The proposed transaction, which was announced in April, would bring together two major competitors in the market for databases.
The Commission said that its initial investigation into the acquisition indicated that competition concerns on the market for databases may prove a stumbling block for it to rubber-stamp the deal.
“The Commission has to examine very carefully the effects on competition in Europe when the world’s leading proprietary database company proposes to take over the world's leading open-source database company,” said EU Competition Commissioner Neelie Kroes.
“In particular, the Commission has an obligation to ensure that customers would not face reduced choice or higher prices as a result of this takeover. Databases are a key element of company IT systems. In the current economic context, all companies are looking for cost-effective IT solutions, and systems based on open-source software are increasingly emerging as viable alternatives to proprietary solutions. The Commission has to ensure that such alternatives would continue to be available,” she said.
The current database market is highly concentrated, with the three main competitors of proprietary databases – Oracle, IBM and Microsoft – controlling approximately 85pc of the market in terms of revenue, the EU said.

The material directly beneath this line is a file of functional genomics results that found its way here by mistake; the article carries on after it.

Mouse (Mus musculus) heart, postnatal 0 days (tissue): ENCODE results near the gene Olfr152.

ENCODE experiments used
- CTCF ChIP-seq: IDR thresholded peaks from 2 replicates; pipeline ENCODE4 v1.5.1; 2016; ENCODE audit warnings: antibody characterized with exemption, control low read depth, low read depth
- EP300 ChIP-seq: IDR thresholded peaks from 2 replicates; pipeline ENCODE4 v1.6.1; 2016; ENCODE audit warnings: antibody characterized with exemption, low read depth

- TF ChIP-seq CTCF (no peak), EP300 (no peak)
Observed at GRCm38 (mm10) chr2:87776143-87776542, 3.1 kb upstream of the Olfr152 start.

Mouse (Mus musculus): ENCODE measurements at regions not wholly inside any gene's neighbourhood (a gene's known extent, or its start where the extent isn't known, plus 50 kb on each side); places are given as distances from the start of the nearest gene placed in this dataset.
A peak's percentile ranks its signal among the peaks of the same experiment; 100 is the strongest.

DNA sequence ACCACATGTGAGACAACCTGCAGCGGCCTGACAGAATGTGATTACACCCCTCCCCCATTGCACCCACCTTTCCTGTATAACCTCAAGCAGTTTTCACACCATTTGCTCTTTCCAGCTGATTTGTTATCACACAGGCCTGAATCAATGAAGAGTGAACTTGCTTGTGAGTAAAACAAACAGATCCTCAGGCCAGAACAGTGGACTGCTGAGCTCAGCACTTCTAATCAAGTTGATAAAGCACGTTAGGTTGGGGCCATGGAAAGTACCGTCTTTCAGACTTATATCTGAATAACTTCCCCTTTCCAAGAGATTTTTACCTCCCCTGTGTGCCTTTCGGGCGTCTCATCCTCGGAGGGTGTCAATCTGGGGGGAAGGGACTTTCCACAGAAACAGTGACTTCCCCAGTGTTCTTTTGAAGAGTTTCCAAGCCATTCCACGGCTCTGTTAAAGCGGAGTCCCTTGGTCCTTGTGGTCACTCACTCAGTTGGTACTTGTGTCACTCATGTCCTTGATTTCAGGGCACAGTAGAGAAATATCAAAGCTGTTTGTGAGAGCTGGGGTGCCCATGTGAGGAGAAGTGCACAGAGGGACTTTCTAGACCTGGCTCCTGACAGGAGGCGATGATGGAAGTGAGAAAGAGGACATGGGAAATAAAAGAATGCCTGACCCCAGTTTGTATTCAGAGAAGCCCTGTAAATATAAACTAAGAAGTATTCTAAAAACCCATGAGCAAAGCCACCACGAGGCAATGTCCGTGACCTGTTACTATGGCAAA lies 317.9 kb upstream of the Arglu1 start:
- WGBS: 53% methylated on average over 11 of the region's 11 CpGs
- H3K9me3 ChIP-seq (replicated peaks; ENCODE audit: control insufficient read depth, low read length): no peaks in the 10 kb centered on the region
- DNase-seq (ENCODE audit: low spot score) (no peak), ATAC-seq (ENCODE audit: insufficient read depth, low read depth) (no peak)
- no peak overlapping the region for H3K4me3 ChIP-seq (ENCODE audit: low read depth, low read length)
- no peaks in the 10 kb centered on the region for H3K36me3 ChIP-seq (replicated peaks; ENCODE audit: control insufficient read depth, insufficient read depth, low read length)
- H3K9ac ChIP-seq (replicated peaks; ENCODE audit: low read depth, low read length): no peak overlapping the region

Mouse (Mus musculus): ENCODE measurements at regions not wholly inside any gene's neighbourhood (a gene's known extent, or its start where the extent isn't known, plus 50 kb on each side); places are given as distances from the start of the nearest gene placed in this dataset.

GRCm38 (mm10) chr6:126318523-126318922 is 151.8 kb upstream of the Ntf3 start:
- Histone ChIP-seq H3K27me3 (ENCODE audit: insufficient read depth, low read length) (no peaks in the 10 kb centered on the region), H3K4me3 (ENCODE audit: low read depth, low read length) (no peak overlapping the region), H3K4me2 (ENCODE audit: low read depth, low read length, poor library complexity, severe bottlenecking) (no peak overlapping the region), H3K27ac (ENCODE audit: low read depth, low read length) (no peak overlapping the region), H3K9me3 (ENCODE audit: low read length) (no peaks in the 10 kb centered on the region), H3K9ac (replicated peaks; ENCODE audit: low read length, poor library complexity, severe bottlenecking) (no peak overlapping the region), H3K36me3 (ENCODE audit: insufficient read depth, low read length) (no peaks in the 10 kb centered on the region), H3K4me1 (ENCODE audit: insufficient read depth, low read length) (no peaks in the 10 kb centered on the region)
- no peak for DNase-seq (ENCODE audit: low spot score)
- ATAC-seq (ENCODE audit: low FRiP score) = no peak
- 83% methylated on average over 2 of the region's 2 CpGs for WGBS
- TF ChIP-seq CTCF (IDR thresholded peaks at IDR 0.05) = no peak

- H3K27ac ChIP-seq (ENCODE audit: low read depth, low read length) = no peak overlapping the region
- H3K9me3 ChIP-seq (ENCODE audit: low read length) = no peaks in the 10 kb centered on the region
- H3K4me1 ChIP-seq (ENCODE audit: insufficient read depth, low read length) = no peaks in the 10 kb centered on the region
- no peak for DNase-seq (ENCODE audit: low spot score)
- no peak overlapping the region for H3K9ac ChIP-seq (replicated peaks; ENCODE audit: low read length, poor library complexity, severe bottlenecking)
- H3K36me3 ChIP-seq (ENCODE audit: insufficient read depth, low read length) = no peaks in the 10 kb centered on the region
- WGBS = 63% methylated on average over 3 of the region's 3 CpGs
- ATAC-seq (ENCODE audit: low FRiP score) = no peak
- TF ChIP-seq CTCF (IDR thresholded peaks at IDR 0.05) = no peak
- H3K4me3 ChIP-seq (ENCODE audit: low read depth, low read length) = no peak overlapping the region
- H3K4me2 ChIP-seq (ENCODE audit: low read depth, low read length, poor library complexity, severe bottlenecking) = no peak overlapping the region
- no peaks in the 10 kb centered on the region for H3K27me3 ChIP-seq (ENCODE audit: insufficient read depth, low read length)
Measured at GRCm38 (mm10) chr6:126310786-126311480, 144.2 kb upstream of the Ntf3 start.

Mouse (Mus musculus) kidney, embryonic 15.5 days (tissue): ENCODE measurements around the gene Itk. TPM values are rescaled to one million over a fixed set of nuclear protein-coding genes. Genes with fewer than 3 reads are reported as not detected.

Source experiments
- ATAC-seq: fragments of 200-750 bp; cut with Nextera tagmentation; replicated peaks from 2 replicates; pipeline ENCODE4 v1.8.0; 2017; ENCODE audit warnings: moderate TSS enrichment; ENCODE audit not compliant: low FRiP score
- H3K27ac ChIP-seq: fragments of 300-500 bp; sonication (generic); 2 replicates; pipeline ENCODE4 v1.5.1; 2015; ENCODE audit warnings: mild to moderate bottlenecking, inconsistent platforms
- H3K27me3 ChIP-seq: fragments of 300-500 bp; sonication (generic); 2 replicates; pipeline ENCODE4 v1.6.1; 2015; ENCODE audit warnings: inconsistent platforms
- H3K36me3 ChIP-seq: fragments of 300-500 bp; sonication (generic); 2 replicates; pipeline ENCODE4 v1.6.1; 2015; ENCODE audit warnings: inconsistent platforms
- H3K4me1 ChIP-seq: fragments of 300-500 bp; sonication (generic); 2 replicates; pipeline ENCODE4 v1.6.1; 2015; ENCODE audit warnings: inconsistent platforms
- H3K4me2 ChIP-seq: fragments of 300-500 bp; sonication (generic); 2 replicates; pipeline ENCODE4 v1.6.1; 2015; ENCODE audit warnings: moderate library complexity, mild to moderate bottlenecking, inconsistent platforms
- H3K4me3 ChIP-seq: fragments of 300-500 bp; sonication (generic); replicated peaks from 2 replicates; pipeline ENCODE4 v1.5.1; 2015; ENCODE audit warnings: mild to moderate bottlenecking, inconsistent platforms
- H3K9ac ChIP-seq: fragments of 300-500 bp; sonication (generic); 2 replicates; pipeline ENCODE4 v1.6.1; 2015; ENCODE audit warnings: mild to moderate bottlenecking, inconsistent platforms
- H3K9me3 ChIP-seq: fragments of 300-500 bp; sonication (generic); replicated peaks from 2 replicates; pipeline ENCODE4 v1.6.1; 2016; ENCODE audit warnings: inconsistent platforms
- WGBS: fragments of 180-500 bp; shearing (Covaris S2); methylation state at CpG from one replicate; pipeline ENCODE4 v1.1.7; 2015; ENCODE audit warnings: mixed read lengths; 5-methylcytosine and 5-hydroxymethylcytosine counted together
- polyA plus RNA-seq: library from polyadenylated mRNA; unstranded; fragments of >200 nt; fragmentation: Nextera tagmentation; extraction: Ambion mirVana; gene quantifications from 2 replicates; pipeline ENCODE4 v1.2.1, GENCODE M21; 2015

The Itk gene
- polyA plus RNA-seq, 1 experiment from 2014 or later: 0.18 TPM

Oracle is the market leader in proprietary databases, while Sun's MySQL database product is the leading open-source database.
The Commission's main concerns appear to surround Oracle's incentive to further develop MySQL as an open-source database, should it acquire Sun.
It said initial investigations into the acquisition showed that the Oracle databases and Sun's MySQL compete directly in many sectors of the database market and that MySQL is widely expected to become more or a competitive threat as it becomes increasingly functional.
The investigation also pointed to the fact that the open source nature of Sun's MySQL might not fully eliminate the potential for anti-competitive effects from Oracle's acquisition of Sun.
The Commission now has 90 working days, until 19 January 2010, to make a final decision on whether Oracle buying Sun would significantly affect competition within the EU.
Last month, the US Department of Justice cleared Oracle to acquire Sun after several months of investigation.
By Jennifer Yau
Pictured: EU Competition Commissioner Neelie Kroes